The general election due to be held late next year is widely considered to be an important milestone in the transition towards democracy, but there have been some worrying portents.
On September 7, Union Election commision chairman U tin aye announced the cancellation of by-elections originally expected to take place in December. He gave two main reasons for the decision. The first was that he thought it would be a tall order for parties to finance election campaigns in consecutive years. The second was that even if one party won most the seats it would not effect the balance of power in parliament.
In his monthly radio address on October 1, President U Thein Sein hinted that the general election in 2015 is not a given. He suggested that the polls might not go ahead unless a national ceasefire has been signed.
In a sense the President’s comments are valid. The most recent incarnation of the peace process has been underway for about three years. Many times a ceasefire agreement has seemed to be within grasping distance, only for new stumbling blocks to emerge. The latest round of talks yielded no results, casting doubt on the ability of the parties to deliver an accord anytime soon.
The signing of a nationwide ceasefire accord would not be the end of it. Some officials have signalled that they want the post-ceasefire political dialogue phase to be completed before the general election as well. If the federalism debates in other countries have yielded any lessons, though, it is that this thorny issue can take years to resolve. For a political solution to be reached more time is needed. Some insiders say it would be unwise to even think of holding a political dialogue with ethnic minority groups during what is likely to be a volatile election campaign.
Reasons for postponing the general election are accumulating.
The ruling Union Solidarity and development Party seems determined to introduce proportional representation voting in the regions with first-past-the-post in the states, where the USDP expects ethnic minority parties to snatch quite a few seats from the National league for democracy. International experts say Prwould take more than a year to implement.
Another reason why the USDP is likely to favour a postponement is that it is badly positioned, electorally. It is still deeply unpopular and needs more time to produce the tangible results that would give it greater appeal in the electorate. There has been some speculation that the government party might use the Muslim issue to gain an electoral edge, but surveys conducted by the Myanmar Peace center show that the USDP has little to gain from a campaign based on religious bias.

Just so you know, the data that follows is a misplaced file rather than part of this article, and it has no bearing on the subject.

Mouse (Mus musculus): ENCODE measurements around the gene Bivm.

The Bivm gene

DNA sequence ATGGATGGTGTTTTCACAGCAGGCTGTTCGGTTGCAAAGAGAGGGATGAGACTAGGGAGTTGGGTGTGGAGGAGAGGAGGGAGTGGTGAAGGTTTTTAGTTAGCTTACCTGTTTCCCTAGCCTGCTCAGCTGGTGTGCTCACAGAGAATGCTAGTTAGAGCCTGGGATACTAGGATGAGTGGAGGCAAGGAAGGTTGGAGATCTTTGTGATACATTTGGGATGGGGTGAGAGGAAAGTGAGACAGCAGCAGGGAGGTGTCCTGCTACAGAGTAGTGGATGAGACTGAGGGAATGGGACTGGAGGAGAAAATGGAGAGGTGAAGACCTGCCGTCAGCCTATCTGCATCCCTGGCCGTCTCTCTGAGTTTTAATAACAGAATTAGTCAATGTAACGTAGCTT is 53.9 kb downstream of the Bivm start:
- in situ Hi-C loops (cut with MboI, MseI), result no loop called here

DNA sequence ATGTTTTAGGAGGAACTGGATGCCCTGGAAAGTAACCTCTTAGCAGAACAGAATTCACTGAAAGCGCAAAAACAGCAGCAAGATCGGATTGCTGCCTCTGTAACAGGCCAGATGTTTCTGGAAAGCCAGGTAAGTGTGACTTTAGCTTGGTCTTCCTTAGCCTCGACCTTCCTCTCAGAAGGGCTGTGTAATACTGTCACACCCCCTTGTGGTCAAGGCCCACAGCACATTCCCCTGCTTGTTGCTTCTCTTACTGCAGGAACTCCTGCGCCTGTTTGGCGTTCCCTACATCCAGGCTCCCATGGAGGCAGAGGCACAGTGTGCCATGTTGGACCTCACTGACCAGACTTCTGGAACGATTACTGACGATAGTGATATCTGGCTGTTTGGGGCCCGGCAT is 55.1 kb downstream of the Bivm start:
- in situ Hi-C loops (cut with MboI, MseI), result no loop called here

It is not only that agreement is needed between the ethnic minorities and the government on a national ceasefire. The USDP and the NLD need to come to some kind of an accommodation as well, to avoid a scenario in which a landslide NLD victory could scare the army into launching a coup d’etat. A possibility is that the two parties might propose a government of national unity composed of prominent figures from all political walks of life. For the moment, though, such a scenario remains nothing more than a possibility.
Not all democratic parties are in principle opposed to postponing the general election. Some lack finance, funds and policies and would cherish the opportunity for more time to prepare for the campaign. Other parties, such as the Rakhine Nationalities Party, have criticised the suggestion by the President that the election could be postponed. The nationalistic RNP is confident and strong in Rakhine State. Its deputy leader, U Aye Thar Aung, told the media that delaying the vote would be unconstitutional, because the constitution stipulates that a general election must be held every five years.
But even the constitutional roadblock could be removed by seamlessly including the necessary amendment in the constitution reform process. or perhaps article 399 of the 2008 constitution offers a way out? It allows the Union Election commission to postpone elections in constituencies “due to the local security situation”. Faltering peace talks could be interpreted as creating a national security crisis and provide the basis for a postponement. But this might be stretching the imagination too far.
Perhaps we should not be reading too much at all into the President’s speech and interpret his remarks merely as being intended to pressure those taking part in the peace talks to deliver an accord, or the feast of democracy in which they all hope to participate might be cancelled until further notice.